· Health systems need to be strengthened and work effectively with other sectors and areas of expertise to ensure a holistic and effective response.
The Hon. Jesca Eriyo said that the lessons learned from the deployed experts’ first-hand experiences would help to strengthen the continents’ future response to outbreaks, and their recommendations would inform the East African Community’s commitment to strengthening health systems and responses, and be presented to the forthcoming East African Head of States summit. She particularly welcomed the participants’ enthusiasm for establishing a pool of experienced experts for rapid deployment in the event of a future emergency.
Dr Zabulon Yeti, head of the WHO AFRO Office in Brazzaville, DRC, welcomed the meeting as an opportunity for deployed exerts to come together and be ‘debriefed’ and talk freely about their experiences. He said he would take five key messages away from the meeting:
· Nobody can tackle infectious diseases like Ebola alone. It needs to be a team effort.
· Working together leads to better coordination and synergistic actions.
· Better local action and early reporting is crucial: the Ebola outbreak in West Africa started with just one case but quickly crossed boundaries and continents.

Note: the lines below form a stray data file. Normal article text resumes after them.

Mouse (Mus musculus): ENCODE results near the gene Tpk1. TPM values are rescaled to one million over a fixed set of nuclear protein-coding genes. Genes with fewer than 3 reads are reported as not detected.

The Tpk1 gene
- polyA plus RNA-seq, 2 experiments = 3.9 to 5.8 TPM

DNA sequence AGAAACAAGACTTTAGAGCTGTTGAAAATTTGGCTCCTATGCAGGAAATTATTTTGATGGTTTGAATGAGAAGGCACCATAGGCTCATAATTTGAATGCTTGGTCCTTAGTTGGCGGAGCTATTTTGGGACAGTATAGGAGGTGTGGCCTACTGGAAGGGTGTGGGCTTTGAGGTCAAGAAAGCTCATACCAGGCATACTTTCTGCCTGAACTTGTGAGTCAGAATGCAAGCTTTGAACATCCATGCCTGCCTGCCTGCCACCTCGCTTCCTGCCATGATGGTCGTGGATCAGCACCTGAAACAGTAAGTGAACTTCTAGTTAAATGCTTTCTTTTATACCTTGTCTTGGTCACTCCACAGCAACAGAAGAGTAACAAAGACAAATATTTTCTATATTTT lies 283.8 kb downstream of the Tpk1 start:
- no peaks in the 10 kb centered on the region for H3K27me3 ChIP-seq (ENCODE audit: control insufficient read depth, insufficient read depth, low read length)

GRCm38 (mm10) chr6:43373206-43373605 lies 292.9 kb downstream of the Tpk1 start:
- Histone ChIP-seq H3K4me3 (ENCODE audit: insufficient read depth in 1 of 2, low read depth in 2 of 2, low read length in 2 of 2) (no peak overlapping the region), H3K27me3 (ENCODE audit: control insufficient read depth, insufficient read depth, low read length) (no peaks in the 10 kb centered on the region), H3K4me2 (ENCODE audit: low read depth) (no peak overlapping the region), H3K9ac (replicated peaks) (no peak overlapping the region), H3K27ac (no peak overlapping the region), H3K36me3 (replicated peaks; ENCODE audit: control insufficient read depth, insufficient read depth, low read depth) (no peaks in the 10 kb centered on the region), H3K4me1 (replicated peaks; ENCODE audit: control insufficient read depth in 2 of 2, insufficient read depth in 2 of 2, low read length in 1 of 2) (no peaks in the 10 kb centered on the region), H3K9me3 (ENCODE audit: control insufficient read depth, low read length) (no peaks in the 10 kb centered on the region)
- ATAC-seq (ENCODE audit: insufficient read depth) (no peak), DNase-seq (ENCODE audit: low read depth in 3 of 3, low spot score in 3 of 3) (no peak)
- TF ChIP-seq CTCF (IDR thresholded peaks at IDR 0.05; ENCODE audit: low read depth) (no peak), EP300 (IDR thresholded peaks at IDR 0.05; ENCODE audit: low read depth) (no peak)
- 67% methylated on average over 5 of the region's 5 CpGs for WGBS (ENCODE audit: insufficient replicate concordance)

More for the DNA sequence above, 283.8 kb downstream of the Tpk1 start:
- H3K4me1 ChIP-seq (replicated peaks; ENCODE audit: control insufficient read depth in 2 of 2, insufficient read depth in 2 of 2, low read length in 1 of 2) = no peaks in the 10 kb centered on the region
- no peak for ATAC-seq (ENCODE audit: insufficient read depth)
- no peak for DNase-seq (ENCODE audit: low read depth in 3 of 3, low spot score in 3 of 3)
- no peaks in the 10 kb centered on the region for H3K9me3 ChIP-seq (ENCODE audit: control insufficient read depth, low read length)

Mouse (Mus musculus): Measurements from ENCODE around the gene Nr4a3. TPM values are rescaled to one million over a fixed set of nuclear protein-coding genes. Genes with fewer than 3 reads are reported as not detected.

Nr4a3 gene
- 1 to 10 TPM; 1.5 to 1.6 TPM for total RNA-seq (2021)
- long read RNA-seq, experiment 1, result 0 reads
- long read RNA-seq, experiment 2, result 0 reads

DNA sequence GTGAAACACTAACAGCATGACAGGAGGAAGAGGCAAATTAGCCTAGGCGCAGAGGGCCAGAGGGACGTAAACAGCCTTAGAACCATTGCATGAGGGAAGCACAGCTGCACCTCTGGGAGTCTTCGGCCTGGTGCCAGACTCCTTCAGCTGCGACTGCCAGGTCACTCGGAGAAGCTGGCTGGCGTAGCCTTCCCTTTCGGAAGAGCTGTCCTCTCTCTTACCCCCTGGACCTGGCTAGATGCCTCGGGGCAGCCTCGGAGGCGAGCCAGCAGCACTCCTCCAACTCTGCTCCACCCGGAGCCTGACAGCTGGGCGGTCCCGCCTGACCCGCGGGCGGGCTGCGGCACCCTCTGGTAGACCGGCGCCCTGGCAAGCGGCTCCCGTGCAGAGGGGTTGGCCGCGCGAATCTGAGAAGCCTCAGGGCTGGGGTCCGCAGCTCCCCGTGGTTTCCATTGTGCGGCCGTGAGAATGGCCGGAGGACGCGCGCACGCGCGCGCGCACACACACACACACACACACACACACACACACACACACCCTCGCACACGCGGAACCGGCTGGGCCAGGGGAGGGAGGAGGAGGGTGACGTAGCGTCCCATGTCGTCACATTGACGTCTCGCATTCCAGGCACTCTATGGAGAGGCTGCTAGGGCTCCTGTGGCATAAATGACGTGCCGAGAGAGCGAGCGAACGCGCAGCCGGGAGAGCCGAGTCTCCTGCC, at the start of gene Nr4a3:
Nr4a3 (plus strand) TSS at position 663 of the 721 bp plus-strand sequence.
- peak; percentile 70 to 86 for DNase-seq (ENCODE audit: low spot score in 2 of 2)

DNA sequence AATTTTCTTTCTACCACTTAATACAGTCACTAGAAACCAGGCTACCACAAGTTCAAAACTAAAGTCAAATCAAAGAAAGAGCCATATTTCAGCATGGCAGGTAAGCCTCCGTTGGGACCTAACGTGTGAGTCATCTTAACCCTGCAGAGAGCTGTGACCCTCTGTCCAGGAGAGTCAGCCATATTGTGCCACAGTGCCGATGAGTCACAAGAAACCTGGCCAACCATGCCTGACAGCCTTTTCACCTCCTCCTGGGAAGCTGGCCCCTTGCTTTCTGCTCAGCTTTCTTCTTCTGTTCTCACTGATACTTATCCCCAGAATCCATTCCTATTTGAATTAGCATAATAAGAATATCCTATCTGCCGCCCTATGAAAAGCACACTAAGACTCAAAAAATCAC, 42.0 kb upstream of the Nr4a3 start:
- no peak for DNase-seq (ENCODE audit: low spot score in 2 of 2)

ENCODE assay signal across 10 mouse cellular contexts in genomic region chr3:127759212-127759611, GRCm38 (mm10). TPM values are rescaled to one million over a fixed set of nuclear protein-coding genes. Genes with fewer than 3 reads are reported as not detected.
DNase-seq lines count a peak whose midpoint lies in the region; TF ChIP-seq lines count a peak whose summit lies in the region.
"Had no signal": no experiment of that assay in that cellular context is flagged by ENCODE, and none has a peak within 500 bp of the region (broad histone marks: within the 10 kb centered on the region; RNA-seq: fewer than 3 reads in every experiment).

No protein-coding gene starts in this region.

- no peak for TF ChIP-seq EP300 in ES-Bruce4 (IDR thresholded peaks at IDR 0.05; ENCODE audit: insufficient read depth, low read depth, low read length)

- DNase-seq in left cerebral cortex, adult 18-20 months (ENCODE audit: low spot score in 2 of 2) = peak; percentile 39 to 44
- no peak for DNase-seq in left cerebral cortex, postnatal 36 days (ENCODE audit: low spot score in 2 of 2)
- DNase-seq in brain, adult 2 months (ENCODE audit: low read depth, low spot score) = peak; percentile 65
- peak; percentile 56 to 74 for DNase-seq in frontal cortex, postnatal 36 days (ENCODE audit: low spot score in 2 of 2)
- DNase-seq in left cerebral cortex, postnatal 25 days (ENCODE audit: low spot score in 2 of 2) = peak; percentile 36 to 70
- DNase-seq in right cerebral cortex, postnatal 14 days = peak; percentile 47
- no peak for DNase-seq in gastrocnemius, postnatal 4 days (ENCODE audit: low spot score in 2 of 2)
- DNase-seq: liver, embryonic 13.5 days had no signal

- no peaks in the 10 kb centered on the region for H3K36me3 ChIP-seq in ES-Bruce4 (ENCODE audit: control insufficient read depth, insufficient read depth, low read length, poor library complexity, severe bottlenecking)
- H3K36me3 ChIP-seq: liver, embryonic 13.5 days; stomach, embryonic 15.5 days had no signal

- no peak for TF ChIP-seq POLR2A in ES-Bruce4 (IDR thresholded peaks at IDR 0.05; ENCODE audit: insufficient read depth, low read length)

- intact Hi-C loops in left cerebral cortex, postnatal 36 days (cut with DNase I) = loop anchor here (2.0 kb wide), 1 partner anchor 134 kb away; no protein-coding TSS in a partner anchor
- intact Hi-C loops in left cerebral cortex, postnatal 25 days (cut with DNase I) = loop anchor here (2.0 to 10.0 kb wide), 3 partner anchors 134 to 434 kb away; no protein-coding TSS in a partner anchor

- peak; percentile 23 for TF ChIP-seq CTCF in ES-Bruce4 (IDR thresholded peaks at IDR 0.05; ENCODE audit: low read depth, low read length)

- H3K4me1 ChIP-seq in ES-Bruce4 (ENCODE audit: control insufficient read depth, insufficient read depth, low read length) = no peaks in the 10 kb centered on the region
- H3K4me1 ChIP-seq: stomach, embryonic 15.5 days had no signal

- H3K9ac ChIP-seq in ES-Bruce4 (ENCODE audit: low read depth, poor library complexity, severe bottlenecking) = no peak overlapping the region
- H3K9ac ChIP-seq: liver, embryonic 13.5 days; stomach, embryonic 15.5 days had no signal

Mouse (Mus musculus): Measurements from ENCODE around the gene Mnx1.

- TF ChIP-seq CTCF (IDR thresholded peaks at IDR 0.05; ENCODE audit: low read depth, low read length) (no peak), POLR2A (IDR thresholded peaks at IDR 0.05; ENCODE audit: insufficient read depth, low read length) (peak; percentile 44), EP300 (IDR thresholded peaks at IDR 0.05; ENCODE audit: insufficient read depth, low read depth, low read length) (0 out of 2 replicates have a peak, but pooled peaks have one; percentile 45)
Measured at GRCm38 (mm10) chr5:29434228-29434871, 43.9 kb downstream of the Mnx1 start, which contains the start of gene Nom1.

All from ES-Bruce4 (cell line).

· Ebola is a disease that crossed from animals to humans, so animal and human health and the effects of the environment and climate change are all closely related and need a multi-sectoral ‘One Health’ response.
· The key lesson is that containing future outbreaks will need community engagement, and that entails better understanding of culture and traditions and more effective risk communication. Dr Yoti said that some community responders working in West Africa had been stoned and threatened ‘because we did not understand the community.’
Dr Babatunde Jegede from the Nigerian Federal Ministry of Health in Lagos spoke on behalf of the West African experts who fought Ebola in the affected countries. During a press briefing he stressed the importance of continuous exchange and close cooperation between and among the African regions for better future preparedness. He and his colleagues present at the conference contributed their experiences from fighting the epidemic and took home what they learned from their East African sisters and brothers.
Hon. Eriyo concluded the meeting by thanking all formerly deployed East African experts present who had risked their own lives in the fight against Ebola: ‘From deep down in my heart I thank you and applaud your sacrifice … you will always be celebrated as heroes.’
The conference was organised by the EAC Secretariat in collaboration with the Federal Government of Germany through the GIZ coordinated ‘Support to Pandemic Preparedness in the EAC Region’ project and in cooperation with GIZ’s Epidemic Preparedness Team (Schnell Einsetzbare Expertengruppe Gesundheit, SEEG) and the German Development Bank (Kreditanstalt für Wiederaufbau, KfW) supported ‘EAC Regional Network of Reference Laboratories for Communicable Diseases’.by